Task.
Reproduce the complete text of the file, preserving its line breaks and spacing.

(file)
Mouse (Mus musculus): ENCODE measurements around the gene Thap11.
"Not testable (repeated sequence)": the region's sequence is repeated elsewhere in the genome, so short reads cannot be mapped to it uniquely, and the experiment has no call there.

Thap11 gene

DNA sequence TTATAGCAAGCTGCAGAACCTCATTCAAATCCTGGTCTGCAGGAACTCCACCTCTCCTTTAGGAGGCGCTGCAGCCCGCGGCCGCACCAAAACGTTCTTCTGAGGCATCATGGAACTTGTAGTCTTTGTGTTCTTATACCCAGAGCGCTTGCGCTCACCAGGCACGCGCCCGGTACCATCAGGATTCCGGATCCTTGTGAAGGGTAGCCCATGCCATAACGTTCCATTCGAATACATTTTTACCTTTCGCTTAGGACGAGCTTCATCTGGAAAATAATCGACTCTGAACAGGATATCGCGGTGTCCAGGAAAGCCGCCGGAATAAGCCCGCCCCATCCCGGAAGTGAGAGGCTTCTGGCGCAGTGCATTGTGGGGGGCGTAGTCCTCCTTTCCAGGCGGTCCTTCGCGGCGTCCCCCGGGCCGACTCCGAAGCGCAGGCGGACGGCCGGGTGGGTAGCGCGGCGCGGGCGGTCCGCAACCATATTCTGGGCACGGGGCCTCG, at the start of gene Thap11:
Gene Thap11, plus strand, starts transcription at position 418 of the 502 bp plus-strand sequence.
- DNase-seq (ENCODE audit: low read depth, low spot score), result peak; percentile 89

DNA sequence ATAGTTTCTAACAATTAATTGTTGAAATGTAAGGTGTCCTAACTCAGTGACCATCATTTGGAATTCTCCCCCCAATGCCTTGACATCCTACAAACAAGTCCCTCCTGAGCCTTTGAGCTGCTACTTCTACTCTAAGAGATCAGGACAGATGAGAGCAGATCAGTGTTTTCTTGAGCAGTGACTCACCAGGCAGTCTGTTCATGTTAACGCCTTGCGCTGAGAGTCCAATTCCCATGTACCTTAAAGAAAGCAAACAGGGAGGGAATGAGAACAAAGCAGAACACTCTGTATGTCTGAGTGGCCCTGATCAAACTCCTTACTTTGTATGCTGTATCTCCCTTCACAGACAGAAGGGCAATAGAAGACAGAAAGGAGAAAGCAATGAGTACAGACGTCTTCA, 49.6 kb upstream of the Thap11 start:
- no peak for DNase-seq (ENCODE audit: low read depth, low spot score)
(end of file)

Mouse (Mus musculus): ENCODE measurements around the gene Thap11.
"Not testable (repeated sequence)": the region's sequence is repeated elsewhere in the genome, so short reads cannot be mapped to it uniquely, and the experiment has no call there.

Thap11 gene

DNA sequence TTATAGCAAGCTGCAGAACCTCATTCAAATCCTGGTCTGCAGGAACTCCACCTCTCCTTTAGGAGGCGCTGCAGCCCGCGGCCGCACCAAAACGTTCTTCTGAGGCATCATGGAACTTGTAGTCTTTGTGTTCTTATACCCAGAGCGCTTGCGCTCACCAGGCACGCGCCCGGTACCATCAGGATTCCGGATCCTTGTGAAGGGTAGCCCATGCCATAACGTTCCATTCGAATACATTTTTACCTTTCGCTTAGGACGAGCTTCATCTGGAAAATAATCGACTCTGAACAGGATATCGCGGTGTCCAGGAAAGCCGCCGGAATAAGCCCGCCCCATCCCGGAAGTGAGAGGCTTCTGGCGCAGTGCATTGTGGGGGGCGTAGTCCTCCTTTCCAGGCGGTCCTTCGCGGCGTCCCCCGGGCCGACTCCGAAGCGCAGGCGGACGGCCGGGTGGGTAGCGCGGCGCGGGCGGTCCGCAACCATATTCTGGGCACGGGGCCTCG, at the start of gene Thap11:
Gene Thap11, plus strand, starts transcription at position 418 of the 502 bp plus-strand sequence.
- DNase-seq (ENCODE audit: low read depth, low spot score), result peak; percentile 89

DNA sequence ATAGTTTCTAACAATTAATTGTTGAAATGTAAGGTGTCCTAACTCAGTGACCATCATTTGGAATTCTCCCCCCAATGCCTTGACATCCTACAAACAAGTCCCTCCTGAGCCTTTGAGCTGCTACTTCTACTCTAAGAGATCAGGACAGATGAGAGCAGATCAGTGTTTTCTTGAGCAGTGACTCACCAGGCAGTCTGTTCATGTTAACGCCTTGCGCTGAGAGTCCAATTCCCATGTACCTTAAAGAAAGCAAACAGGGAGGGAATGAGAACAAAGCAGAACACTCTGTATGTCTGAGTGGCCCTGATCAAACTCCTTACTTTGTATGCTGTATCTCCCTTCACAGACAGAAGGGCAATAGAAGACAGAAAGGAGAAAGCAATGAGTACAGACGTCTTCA, 49.6 kb upstream of the Thap11 start:
- no peak for DNase-seq (ENCODE audit: low read depth, low spot score)